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Voters enter the polling station at St. Rita Catholic School, in Toronto, on Oct. 21, 2019.

Tijana Martin/The Canadian Press

Roughly 66 per cent of eligible voters cast ballots in Monday’s federal election, an anticlimactic turnout after a record-breaking attendance at advance polls.

More than 27 million Canadians were eligible to vote in this election, including long-term expats living abroad thanks to a Supreme Court ruling. About 17.9 million Canadians voted this year, according to Elections Canada’s count with more than 98 per cent of polls reporting. That translates to 65.95 per cent of eligible voters, but that does not include people who registered on election day.

In 2015, more than 17.7 million Canadians (68.3 per cent of eligible voters) cast ballots, up from 14.8-million (61.1 per cent) in 2011 and the highest in almost a quarter of a century. The lowest turnout was just one election earlier, in 2008, when 58.8 per cent of voters turned out.

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Advance turnout this time around was roughly 4.7 million – a 29 per cent increase over the record set in 2015, and a surge that experts largely attributed to logistical changes that made it easier to vote. Hours at advance polling stations were increased this year, giving voters a 12-hour stretch for the first time each day to cast their ballots over the Thanksgiving long weekend. The number of advanced polling stations also increased to 6,135, up from just under 5,000 in 2015.

Richard Johnston, a political-science professor at the University of British Columbia and research chair in public opinion, elections and representation, stressed that it is difficult to deduce much from advance poll statistics. Those voters tend to be highly engaged people who have gone through the process before and will likely vote regardless. “They’re really just taking advantage of a convenience premium,” Prof. Johnston said.

As more information becomes available about who voted, a key thing to watch for Lydia Miljan, an associate professor of political science at the University of Windsor, will be the youth turnout – and specifically, how effective the Liberals were in holding on to the millions of votes that Justin Trudeau secured in 2015.

In that election, turnout among young people 18 to 24 jumped from 38.8 to 57.1 per cent. It also jumped 12 percentage points among those 25 to 34 (with the bulk of those votes going to the Liberals, according to exit polling).

While millions of young people took part in recent climate marches across the country, both professors were anxious to see a breakdown of Monday’s voter demographics to gauge whether that momentum actually translated into votes.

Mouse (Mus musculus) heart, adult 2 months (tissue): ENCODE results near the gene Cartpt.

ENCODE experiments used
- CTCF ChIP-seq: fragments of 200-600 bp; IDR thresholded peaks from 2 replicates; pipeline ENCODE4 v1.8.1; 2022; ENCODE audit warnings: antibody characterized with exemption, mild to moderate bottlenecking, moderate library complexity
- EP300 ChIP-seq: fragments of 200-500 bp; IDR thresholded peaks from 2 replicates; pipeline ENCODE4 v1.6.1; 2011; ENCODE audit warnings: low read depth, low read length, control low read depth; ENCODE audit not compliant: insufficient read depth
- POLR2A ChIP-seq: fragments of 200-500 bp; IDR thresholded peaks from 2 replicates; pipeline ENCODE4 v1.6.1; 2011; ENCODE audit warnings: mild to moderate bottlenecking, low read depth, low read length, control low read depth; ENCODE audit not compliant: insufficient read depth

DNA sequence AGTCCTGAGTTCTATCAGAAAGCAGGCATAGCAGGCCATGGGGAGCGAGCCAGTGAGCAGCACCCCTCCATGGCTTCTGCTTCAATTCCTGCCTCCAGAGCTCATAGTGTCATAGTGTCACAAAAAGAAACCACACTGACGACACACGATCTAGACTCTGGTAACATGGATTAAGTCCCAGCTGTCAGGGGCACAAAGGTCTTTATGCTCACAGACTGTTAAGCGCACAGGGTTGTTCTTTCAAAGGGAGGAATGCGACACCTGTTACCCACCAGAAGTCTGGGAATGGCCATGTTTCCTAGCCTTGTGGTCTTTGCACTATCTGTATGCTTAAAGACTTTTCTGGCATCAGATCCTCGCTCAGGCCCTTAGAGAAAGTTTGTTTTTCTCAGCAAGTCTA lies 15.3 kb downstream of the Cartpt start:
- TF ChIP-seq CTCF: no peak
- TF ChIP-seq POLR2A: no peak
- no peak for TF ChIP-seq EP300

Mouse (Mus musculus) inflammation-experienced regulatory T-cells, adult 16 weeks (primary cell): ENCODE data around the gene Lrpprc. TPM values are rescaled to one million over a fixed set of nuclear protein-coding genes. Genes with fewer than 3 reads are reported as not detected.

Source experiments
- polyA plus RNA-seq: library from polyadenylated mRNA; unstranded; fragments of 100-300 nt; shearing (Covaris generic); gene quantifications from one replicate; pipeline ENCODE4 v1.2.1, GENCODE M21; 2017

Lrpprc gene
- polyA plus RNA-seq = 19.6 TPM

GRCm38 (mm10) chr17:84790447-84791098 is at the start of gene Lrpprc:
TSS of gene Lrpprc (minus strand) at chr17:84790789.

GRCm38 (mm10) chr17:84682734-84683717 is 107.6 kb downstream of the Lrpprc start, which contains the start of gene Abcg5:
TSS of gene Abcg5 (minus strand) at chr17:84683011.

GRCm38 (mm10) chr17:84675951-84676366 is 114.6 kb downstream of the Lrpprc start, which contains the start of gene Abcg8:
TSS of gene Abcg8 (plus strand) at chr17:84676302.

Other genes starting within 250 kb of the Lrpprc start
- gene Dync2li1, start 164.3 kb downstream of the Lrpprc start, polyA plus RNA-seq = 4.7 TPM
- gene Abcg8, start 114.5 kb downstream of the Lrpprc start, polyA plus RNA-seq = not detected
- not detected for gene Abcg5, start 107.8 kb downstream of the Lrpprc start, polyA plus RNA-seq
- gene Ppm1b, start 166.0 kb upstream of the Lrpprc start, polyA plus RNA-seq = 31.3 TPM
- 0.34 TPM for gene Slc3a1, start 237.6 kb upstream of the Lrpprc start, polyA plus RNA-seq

Election 2019: Interactive map and results

Traditionally, Prof. Johnston said, younger people don’t vote in large numbers.

“Turnout is lower in younger people,” he said. "That’s not a generational phenomenon, it’s a life-cycle phenomenon. Older folks have just accumulated more of the stuff that gets them to the polls, including fixed addresses, landlines – things that enable them to be contacted. That’s just a fact. It says nothing about ‘kids these days.’”

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Aaron Myran, the executive director of Future Majority, was on the front lines of rallying that youth vote this election campaign. His organization visited 21 university campuses in key ridings across the country, and walked between 24,000 and 26,000 students to cast their votes at advance polls over Thanksgiving weekend.

“This was all about demonstrating that … these parties need to prioritize what young Canadians care about. Otherwise you’re not going to be taken seriously,” Mr. Myran said Sunday afternoon. “And that’s what this election has been about.”

Prof. Johnston said he has been impressed by the on-campus efforts this year. The effectiveness of that mobilization, he said, will be a take-away.

“I think it’s all in the right spirit, and the players are incorporating real information,” he said. “But I think we’re still wrapping our heads around the [low youth turnout] problem.”

ELECTION RESULTS 2015 VS. 2019

2015 FEDERAL

ELECTION RESULTS

SEATS WON

184

LIB

99

CON

44

NDP

10

BLOC

1

GREEN

2019 FEDERAL

ELECTION RESULTS

As of 6:30 a.m. ET

SEATS WON

157

LIB

121

CON

32

BLOC

24

NDP

3

GREEN

1

OTHERS

ELECTION RESULTS 2015 VS. 2019

2015 FEDERAL ELECTION RESULTS

SEATS WON

184

LIB

99

CON

44

NDP

10

BLOC

1

GREEN

2019 FEDERAL ELECTION RESULTS

As of 6:30 a.m. ET

SEATS WON

157

LIB

121

CON

32

BLOC

24

NDP

3

GREEN

1

OTHERS

ELECTION RESULTS 2015 VS. 2019

SEATS WON

2015 FEDERAL ELECTION RESULTS

184

LIB

99

CON

44

NDP

10

BLOC

1

GREEN

SEATS WON

2019 FEDERAL ELECTION RESULTS

As of 6:30 a.m. ET

157

LIB

121

CON

32

BLOC

24

NDP

3

GREEN

1

OTHERS

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